In heavily populated systems, the asteroid belts are usually heavily mined. The tiny amounts of ore in the daily respawns can make it difficult to leave your computer AFK, as you'll have to switch asteroids frequently. A popular solution is to spawn your own personal asteroid belt with the use of EVE's mission system. When designing missions, CCP's content team created some nice scenes using stellar gas, building structures and asteroids. As a result, several missions contain large quantities of ore that can be mined once the mission is cleared.
EVE-Survival maintains a list of the best missions for mining, showing that quite a few missions contain millions of units of Veldspar and a sizeable quantity of Scordite. Others have around half a million units of Pyroxeres or Plagioclaise or several hundred thousand units of Omber and Kernite. It's even rumoured that the "Artifact Recovery" level 2 combat mission can occasionally spawn a rare and valuable Arkonor asteroid. The mission should be cleared of NPCs before mining begins, and NPCs of the same types found in the system's normal asteroid belt can spawn while you're mining. As long as the mission's objectives are not all completed, the entire mission will respawn each day during downtime. This can be used to replenish the supply of ore every day for about a week.
Not every system in EVE has a station to dock at, making it a little more difficult to run mining operations there. Due to the lack of competition for ore, prime mining spots can often be found in quiet, stationless systems far from any well-travelled routes. The best way to take advantage of these systems is to use a starbase as a base of operations. A small starbase costs very little to purchase and run, and it can be converted into an ore depot by installing several Corporate Hangar Arrays. Each array can store 1,400,000 m3 of ore, which will take a max-skilled Hulk pilot around 10 hours to fill. This can be emptied with a freighter in two runs, making it a very efficient storage solution.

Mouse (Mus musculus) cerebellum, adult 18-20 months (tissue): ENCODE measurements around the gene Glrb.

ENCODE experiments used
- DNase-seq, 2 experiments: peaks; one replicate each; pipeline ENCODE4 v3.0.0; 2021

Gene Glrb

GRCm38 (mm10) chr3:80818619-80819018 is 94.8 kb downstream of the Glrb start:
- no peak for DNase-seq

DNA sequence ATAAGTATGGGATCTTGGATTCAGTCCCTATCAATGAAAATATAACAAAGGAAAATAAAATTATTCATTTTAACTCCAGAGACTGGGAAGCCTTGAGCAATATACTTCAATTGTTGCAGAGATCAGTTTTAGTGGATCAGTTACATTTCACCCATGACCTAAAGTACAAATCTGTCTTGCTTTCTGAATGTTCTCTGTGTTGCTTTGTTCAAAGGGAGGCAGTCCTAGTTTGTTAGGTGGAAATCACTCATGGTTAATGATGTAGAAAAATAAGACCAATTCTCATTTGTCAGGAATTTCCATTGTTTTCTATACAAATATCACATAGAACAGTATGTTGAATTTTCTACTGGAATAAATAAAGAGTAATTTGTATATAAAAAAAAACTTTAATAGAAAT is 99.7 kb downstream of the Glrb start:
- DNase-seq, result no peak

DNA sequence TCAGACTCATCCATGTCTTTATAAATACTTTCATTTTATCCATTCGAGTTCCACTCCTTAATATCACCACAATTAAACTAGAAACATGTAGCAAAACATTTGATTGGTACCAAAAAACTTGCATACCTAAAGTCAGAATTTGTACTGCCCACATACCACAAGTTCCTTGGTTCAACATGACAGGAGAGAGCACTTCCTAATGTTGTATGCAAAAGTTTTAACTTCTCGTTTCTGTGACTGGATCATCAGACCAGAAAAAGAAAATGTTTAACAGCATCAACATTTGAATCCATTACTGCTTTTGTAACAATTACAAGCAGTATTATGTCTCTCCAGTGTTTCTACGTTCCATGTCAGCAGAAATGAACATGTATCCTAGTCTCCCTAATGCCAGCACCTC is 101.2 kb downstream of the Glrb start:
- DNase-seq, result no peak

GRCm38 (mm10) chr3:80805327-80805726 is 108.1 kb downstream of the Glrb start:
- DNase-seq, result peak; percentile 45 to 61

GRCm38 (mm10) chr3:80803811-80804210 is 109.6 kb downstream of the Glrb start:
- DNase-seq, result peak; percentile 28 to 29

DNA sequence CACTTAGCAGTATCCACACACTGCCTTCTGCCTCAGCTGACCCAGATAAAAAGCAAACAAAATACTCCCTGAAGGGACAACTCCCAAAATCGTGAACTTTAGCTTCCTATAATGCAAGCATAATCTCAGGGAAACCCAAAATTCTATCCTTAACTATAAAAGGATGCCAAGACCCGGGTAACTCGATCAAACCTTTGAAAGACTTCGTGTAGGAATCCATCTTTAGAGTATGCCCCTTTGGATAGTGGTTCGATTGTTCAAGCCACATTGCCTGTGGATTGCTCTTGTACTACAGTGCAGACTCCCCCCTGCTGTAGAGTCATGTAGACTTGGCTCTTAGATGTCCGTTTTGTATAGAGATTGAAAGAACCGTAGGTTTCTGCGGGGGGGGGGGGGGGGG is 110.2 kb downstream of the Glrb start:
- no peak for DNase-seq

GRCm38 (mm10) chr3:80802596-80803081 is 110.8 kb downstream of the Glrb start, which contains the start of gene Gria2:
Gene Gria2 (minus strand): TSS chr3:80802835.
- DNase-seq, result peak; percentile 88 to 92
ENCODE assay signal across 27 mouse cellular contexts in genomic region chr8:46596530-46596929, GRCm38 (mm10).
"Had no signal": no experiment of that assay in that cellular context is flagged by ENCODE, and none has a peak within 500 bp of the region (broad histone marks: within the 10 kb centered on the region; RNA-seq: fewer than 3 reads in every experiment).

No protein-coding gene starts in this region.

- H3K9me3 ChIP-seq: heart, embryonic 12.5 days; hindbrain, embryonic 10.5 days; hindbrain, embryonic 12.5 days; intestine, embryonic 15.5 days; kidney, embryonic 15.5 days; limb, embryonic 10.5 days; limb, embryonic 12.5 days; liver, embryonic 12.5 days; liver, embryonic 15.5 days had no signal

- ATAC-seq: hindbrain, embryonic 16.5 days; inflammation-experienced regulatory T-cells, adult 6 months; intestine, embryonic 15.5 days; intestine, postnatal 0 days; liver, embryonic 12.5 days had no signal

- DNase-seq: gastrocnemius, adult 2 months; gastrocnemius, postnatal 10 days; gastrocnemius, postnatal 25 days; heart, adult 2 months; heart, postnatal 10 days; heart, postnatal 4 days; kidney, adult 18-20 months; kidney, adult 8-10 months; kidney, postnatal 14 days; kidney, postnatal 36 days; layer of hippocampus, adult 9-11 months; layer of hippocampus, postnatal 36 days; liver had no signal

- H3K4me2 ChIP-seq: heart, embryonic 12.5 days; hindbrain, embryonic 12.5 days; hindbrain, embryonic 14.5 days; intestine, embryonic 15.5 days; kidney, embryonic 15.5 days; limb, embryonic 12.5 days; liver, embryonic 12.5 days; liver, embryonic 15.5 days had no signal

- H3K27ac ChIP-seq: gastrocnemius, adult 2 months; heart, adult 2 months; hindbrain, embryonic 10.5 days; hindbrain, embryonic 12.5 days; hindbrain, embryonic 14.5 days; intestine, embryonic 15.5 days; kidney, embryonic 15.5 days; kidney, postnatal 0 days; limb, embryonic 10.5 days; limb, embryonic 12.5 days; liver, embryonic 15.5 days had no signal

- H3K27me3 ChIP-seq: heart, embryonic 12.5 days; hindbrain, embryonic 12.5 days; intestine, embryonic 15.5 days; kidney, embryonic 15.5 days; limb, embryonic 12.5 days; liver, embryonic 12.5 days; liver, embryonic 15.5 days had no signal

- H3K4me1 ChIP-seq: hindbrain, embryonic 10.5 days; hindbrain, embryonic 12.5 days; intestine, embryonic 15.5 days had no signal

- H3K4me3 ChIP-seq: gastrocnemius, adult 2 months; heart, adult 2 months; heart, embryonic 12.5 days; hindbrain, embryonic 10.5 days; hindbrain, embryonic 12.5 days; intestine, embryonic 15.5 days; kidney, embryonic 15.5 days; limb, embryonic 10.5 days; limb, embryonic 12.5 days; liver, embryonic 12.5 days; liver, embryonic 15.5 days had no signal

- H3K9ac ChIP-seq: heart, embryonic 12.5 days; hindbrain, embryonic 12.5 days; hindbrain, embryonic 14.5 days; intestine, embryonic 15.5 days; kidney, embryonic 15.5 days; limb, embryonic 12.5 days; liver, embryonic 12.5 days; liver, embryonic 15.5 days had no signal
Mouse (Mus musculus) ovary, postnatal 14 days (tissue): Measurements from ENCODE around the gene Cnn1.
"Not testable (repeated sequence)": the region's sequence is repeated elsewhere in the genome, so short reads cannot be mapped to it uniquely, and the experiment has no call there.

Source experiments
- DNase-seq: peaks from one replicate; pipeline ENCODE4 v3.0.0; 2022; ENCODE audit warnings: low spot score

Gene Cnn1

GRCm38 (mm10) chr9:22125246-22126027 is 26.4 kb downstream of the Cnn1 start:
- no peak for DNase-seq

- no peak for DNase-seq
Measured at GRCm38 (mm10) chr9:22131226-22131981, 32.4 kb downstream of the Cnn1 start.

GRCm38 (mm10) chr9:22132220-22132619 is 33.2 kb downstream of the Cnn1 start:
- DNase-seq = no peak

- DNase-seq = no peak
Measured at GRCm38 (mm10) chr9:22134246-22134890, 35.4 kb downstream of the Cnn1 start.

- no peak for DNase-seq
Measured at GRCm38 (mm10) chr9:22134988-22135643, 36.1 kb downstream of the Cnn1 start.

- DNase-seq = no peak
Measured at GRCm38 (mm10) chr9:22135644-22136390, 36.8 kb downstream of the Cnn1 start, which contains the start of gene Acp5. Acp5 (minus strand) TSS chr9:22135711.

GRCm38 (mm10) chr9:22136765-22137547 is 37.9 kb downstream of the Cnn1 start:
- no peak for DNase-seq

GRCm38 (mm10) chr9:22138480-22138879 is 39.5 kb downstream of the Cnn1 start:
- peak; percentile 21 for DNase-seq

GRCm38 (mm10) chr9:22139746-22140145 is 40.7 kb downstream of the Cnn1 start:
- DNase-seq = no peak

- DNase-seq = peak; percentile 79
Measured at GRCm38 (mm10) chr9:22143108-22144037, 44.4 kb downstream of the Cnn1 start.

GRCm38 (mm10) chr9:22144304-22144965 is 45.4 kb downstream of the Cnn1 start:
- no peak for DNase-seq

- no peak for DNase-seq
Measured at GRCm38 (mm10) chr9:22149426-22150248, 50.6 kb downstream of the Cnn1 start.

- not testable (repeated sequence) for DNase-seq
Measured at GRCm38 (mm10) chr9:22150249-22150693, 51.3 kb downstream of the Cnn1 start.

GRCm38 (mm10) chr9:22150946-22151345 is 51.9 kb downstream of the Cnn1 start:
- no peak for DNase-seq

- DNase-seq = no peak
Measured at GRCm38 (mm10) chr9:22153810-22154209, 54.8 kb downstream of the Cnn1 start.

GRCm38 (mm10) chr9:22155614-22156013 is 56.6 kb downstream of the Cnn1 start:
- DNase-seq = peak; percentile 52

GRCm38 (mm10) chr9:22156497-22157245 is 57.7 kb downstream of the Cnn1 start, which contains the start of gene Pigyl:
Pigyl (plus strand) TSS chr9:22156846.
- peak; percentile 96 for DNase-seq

To place a starbase in high-security space requires high corporate standings with the local faction. As most corporations have members with varied standings, the most practical way to set up a starbase in high-security space is to start a new corporation using a character with the required standings. Since you only need the standings to initially anchor the starbase, several players offer a service by which they create new starbase corps for a small price.
In addition to having massive fields of largely untapped low-end asteroids, low-security space has additional ore types like Jaspet and Hemorphite. Due to recent changes in mineral prices, some of these lowsec-only ores are actually worth more than highsec ores again. A mining corp may want to set up an ore depot in low-security space to take advantage of the increased profit and lack of competition. Mining here is slightly different as there's an added danger of piracy, which makes it infeasible to mine idly in the background. Pilots are advised to mine in a system that's generally empty and rarely travelled and to keep an eye on the local channel for pilots entering the system.